By Lindsay Bell-Wheeler
Welcome to the 47th edition of The Three Things, the weekly update of three links, podcasts, videos, or books you can’t miss from Michael Schechter (A Better Mess), Howie Goldfarb (Blue Star Strategic Marketing), and yours truly, Lindsay Bell.
For those of you new to this series, The Three Things arrives in your inbox on Sunday mornings (unless you don’t subscribe, but that can easily be fixed if you hurry over and enter your email address or add to your RSS feed) so you have some extra time to spend perusing the obscure content we’ve curated for you (and one another) before your week begins and deadlines, meetings, and work takes over.
This week we look at the latest trends in web design, the never ending debate about Big Brother, and an amazing book about living with autism.
Web Design Book of Trends 2013-2014
Michael on Web Design. Despite having a limited skill for actually creating them, I have a deep love and respect for a well executed website. For those who appreciate recent shifts in web design, this is a really well curated collection of the latest trends. It does an excellent job of identifying the latest shifts, and showcases those who are using them well.
Much of the design featured in the book is on the bleeding edge, but it’s a great indication of where things are heading. It’s also an impressive look at what’s possible when creativity and technology are thoughtfully blended together.
Be sure to go beyond the ebook and actually visit the sites that catch your eye. It’s one thing to hear about these trends, it’s another to see them in action.
Howie on Big Data. Big Data is one of those fancy jargon terms of the moment. It means taking a mass of data, and using computers and people to sift through it for value. This could be for the good of the people as this article mentions, like a smart power grid. It can also be the genesis of the totalitarian state aka Big Brother.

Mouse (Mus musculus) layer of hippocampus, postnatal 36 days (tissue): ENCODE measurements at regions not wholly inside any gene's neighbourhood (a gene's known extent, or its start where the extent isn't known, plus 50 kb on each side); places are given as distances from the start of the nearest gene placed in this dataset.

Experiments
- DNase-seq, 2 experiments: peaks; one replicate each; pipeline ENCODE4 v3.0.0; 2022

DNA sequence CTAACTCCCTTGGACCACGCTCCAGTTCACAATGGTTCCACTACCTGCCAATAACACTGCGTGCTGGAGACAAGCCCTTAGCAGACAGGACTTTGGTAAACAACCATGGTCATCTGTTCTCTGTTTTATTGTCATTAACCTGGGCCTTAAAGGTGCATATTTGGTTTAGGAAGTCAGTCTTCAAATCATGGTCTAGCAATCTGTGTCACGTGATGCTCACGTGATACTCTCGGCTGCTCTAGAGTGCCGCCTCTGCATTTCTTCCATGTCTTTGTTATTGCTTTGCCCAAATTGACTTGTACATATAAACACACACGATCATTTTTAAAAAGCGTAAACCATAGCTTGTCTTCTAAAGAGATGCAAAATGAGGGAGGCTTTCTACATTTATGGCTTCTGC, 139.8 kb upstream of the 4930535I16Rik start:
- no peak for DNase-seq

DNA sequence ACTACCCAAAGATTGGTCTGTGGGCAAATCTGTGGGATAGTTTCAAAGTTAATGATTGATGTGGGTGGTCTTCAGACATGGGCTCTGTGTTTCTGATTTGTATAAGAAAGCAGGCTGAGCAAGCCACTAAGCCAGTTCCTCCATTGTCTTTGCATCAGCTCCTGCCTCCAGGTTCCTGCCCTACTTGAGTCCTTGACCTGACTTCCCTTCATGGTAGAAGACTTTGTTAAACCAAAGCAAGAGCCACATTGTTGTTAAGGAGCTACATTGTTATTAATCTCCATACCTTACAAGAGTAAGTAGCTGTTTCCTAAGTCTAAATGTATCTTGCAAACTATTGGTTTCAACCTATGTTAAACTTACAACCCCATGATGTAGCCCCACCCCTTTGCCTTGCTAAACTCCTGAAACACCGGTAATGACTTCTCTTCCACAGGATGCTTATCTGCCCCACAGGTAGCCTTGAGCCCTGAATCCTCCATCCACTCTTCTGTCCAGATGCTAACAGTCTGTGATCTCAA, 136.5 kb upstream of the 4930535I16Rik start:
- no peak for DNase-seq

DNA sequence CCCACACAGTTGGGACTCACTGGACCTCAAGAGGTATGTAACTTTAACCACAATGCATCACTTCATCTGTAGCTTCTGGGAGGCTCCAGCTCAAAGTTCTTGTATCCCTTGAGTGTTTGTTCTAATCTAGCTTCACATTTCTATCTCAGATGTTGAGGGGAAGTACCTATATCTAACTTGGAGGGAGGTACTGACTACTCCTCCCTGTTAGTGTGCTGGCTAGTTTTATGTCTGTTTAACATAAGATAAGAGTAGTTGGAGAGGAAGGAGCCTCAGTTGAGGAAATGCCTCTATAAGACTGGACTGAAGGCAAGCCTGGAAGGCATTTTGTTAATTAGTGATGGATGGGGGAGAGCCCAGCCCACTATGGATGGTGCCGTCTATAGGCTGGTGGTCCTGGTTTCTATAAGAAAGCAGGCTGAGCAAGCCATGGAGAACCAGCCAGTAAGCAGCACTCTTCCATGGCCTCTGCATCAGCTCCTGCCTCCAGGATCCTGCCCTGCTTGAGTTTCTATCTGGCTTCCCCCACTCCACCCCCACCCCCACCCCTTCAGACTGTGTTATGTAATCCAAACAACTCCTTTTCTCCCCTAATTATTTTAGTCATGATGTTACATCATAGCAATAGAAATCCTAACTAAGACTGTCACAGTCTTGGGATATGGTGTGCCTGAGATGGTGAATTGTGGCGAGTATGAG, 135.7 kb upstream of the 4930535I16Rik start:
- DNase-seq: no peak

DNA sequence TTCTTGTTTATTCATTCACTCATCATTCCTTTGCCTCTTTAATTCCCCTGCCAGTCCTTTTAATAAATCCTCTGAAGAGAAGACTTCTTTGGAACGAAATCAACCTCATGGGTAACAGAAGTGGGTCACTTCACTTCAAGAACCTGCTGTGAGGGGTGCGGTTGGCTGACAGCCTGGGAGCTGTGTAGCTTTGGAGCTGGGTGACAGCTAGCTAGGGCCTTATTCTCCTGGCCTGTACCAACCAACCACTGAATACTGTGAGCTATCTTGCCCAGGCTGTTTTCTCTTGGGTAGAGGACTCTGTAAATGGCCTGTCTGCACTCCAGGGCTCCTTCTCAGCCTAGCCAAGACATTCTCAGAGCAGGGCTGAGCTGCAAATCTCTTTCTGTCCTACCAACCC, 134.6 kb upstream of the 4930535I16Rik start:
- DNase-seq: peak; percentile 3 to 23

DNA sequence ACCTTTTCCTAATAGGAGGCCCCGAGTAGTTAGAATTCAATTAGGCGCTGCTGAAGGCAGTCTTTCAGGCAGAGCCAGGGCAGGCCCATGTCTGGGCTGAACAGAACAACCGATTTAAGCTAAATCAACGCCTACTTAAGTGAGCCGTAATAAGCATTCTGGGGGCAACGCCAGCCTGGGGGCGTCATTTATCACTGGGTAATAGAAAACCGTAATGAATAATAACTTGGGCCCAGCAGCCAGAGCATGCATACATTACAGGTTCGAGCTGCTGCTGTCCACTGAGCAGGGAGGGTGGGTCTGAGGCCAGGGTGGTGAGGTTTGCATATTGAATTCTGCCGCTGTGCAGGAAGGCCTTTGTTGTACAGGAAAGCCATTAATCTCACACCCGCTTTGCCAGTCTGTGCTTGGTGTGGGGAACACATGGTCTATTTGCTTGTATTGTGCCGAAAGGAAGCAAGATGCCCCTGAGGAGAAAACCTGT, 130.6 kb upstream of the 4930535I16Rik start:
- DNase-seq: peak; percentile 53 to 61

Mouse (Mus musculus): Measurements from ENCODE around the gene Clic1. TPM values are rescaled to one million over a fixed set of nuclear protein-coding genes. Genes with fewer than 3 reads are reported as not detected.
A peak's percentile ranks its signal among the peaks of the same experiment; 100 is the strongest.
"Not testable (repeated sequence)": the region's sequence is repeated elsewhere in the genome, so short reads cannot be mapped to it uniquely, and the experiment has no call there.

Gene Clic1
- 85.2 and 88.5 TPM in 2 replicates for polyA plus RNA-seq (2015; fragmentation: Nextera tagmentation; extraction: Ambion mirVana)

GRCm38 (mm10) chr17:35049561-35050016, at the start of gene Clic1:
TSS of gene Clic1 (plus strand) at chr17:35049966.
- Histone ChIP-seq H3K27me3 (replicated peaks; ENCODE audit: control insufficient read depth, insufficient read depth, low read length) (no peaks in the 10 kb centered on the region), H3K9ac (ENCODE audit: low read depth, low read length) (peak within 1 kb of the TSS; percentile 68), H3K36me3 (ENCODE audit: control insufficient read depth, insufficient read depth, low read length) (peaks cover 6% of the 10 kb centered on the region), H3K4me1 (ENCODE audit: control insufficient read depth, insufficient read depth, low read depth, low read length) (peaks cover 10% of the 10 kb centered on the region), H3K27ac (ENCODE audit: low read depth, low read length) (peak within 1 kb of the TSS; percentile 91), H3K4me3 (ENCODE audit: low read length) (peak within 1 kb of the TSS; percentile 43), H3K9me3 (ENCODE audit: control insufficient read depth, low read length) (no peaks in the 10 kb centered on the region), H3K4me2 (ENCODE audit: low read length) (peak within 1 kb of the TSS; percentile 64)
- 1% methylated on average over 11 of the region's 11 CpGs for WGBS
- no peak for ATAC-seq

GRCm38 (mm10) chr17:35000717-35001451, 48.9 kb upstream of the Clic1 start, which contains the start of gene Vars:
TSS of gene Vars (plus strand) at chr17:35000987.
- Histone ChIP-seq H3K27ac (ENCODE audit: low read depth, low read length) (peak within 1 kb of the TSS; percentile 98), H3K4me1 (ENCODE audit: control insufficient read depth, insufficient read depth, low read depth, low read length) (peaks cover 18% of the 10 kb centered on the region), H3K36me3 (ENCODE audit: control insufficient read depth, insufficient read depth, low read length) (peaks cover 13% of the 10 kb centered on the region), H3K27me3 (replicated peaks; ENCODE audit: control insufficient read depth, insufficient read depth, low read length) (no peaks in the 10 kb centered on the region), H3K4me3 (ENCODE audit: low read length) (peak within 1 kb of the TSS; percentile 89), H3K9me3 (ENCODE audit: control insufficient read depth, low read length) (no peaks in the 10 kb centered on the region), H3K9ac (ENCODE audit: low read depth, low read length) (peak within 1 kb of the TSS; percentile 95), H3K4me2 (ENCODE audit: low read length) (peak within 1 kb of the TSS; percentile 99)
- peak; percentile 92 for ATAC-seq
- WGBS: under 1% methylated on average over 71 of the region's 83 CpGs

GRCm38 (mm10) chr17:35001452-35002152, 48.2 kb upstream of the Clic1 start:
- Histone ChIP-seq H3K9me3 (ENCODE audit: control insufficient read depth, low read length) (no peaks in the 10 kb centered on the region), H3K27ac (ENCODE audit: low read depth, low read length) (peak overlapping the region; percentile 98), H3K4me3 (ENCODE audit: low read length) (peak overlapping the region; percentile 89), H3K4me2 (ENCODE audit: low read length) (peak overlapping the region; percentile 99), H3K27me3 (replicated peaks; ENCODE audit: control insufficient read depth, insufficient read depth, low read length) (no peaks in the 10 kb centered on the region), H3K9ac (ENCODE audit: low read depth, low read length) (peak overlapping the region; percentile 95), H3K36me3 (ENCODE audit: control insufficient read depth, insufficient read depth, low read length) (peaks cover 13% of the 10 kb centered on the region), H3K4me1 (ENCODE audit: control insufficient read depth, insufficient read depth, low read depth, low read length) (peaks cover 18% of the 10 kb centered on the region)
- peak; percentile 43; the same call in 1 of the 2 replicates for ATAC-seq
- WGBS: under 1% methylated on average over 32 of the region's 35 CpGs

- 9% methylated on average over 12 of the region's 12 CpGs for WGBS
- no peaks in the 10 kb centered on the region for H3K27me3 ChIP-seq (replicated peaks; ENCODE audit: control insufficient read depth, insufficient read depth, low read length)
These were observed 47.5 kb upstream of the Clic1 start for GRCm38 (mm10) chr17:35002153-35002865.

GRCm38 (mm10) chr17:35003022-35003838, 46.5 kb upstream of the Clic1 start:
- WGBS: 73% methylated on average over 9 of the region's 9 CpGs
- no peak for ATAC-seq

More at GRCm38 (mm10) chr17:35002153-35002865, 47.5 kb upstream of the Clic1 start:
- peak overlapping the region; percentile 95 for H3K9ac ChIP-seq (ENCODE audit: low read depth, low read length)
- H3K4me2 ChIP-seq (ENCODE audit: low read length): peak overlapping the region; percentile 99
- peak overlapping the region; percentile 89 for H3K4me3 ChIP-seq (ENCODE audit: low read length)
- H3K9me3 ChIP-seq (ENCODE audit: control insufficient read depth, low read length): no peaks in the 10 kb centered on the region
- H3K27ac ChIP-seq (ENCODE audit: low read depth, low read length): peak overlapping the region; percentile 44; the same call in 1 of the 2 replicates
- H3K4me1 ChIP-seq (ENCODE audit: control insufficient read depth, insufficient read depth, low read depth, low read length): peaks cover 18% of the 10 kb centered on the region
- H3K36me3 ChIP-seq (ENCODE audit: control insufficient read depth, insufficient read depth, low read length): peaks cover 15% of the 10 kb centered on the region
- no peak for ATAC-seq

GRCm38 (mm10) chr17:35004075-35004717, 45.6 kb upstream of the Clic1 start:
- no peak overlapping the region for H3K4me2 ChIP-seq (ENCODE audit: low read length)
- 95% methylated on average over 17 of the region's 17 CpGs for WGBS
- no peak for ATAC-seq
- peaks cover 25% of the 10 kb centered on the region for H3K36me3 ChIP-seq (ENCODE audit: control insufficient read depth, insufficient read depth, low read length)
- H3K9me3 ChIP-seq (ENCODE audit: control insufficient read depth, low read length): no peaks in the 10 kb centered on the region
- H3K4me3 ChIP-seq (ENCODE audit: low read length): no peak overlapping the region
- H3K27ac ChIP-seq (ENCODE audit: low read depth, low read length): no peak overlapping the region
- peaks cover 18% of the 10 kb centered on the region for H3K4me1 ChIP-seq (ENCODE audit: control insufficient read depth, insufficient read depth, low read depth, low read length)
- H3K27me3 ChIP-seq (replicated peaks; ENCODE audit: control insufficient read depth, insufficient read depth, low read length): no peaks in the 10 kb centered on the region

While in the United States, we are seeing a fast path to Big Brother. For example NSA spying, cameras in cities everywhere watching your every move, the police photographing your car everywhere and keeping a database of your movements (oh you didn’t read that was happening?!). But when a terrorist is found, Big Brother screams ‘Vindication.’
Obviously there are many examples of Big Data having potential to improve city life. Time will tell if this leads to better cities and more democracy, or to us hiding from the CIA/M16/FBI/KGB so we can speak in private. What are your thoughts?
Lindsay on Autism. This week, I’m sharing with you a book review. Yup, a book review. But not just any old book review. This book review reads like a finely crafted, Booker Prize worthy short story. It’s by author David Mitchell. If you’ve read Mitchell’s acclaimed 2004 book Cloud Atlas, then you’re already familiar with him. But you may not know that Mitchell has an autistic son. He’s also been the driving force behind the English translation/publication of an astoundingly raw memoir, The Reason I Jump, written by a 14-year-old autistic Japanese boy.
As Mitchell says in the review “It is no exaggeration to say The Reason I Jump allowed me to round a corner in our relationship with our son. Naoki Higashida’s writing administered the kick I needed to stop feeling sorry for myself, and start thinking how much tougher life was for my son, and what I could do to make it less tough.”
I don’t have an autistic child, but I have friends and family who do. And I applaud Mitchell’s efforts to bring this book to an English speaking audience.
Now it’s your turn. Is there a podcast, video, book, or article you think we need to see?